Alistair Grim’s Odditorium by Gregory Funaro

By Ekta R. Garg

January 7, 2015

Rated: Borrow it

A young boy escapes his life as a chimney sweep and finds himself carried away—literally—to a fantastic place where he meets a mysterious man with unusual talents. The boy joins the man’s coterie and becomes his apprentice, but the apprenticeship only marks the beginning of the boy’s adventures. Author Gregory Funaro gives middle grade readers this ambitious but somewhat uneven story in Alistair Grim’s Odditorium.

Twelve-year-old Grubb doesn’t remember his parents. For as long as he’s known, he’s lived with Mr. and Mrs. Smears. When Mrs. Smears dies, however, Grubb’s life changes; gone is the affection he gets from the motherly figure in his life. Instead, Mr. Smears trains Grubb in the ways and work of a chimney sweep, and Grubb has no illusions about why Mr. Smears teaches him about the profession: Grubb does the dirty work, and Mr. Smears drinks away Grubb’s pay.

On a day that seems ordinary, Grubb finds himself in a position to get away from Mr. Smears and his days cleaning soot and grime from inside brick columns. Grubb takes his chances and leaves. He doesn’t know where he’s going, only that anything has to be better than life as Mr. Smear’s lackey.

Grubb realizes, however, that his new life has its own challenges. He ends up at Alistair Grim’s Odditorium, where pocket watches ask what time it is and samurai warriors with blue lights for eyes guard secrets. Alistair Grim himself seems to pull magic out of his socks, and Grubb doesn’t know quite what to think of it all. When Mr. Grim gets cornered into displaying the wonders of his Odditorium for the public, Grubb thinks he can help—until a small mistake throws all of Mr. Grim’s plans off course. Suddenly Grubb goes from being Mr. Grim’s apprentice to being the only one who can save the Odditorium at all.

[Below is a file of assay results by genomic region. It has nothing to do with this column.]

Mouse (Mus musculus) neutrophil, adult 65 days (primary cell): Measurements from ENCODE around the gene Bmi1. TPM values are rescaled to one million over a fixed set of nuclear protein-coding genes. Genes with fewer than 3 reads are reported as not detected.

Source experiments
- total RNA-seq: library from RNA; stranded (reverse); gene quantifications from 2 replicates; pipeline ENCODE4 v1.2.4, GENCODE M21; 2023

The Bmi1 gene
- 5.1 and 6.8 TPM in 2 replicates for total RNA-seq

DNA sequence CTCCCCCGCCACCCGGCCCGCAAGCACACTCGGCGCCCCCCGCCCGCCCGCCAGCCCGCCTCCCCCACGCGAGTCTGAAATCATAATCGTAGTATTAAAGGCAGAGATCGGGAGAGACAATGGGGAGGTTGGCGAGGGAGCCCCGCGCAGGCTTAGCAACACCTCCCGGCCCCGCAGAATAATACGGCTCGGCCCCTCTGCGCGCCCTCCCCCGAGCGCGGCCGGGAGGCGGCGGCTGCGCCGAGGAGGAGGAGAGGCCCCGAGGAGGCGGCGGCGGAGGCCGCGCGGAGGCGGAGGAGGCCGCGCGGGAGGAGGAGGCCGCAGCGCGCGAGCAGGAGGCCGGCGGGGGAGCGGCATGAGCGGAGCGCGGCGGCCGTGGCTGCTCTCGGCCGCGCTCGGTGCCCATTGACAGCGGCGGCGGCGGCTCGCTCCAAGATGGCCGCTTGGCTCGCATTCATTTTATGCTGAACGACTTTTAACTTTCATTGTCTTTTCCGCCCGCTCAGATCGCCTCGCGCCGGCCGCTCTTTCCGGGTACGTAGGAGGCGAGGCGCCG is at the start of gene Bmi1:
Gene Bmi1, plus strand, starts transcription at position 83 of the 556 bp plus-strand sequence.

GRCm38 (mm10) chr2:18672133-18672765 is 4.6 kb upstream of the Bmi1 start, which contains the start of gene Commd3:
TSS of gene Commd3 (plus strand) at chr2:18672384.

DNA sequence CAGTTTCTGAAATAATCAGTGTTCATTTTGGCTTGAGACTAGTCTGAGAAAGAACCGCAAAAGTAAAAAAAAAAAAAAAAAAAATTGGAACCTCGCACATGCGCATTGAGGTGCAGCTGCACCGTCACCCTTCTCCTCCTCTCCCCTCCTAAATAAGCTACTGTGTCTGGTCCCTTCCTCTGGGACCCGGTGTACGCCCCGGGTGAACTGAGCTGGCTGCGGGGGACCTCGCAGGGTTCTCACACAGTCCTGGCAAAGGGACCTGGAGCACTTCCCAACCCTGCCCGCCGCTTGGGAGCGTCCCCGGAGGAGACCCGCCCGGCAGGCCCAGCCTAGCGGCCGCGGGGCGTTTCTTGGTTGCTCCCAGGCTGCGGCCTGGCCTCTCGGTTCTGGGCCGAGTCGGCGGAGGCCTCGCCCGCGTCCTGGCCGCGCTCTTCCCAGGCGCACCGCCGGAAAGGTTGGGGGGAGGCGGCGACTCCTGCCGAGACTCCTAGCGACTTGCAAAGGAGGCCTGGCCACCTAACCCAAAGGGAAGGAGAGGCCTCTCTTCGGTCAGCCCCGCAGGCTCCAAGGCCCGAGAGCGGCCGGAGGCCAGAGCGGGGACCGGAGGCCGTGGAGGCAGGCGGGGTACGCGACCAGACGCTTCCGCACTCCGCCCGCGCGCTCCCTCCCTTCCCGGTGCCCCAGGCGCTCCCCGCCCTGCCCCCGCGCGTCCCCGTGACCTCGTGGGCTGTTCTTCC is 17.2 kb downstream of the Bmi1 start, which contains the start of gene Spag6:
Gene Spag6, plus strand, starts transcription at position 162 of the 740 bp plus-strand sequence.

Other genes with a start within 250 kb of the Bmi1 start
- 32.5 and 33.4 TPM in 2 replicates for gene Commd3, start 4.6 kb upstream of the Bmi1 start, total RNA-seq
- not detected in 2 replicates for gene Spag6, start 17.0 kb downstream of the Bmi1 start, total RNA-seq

Author Gregory Funaro creates fun, relatable characters. Readers will enjoy Grubb’s storytelling style; he knows when to defer to others in a sweet, smile-inducing manner. Funaro gives readers a main character who is easy to cheer for and one with redeeming qualities from the start of the book to its end.

Grubb tells the story in first person, and Funaro maintains that fine line between too much information from his protagonist and not enough information from the other characters. Readers won’t feel like they’re missing anything from either Grubb or the characters around him. They might wonder, though, why Grubb is telling the story when the book’s title contains the name of a different character.

The book’s weakest point comes in the descriptions of the Odditorium’s “wonders” as well as the action scenes. Funaro offers too much information in both, making the action hard to track and some of the wonders in the Odditorium hard to understand. Some of the younger readers in the 8-12 target audience may get a little frustrated with all of the information. Also, the climax feels rushed, and the ambivalent end may make readers wonder whether they should look forward to a sequel.

Still, the book does offer some enjoyable moments. Readers may want to check Alistair Grim’s Odditorium out from the library.

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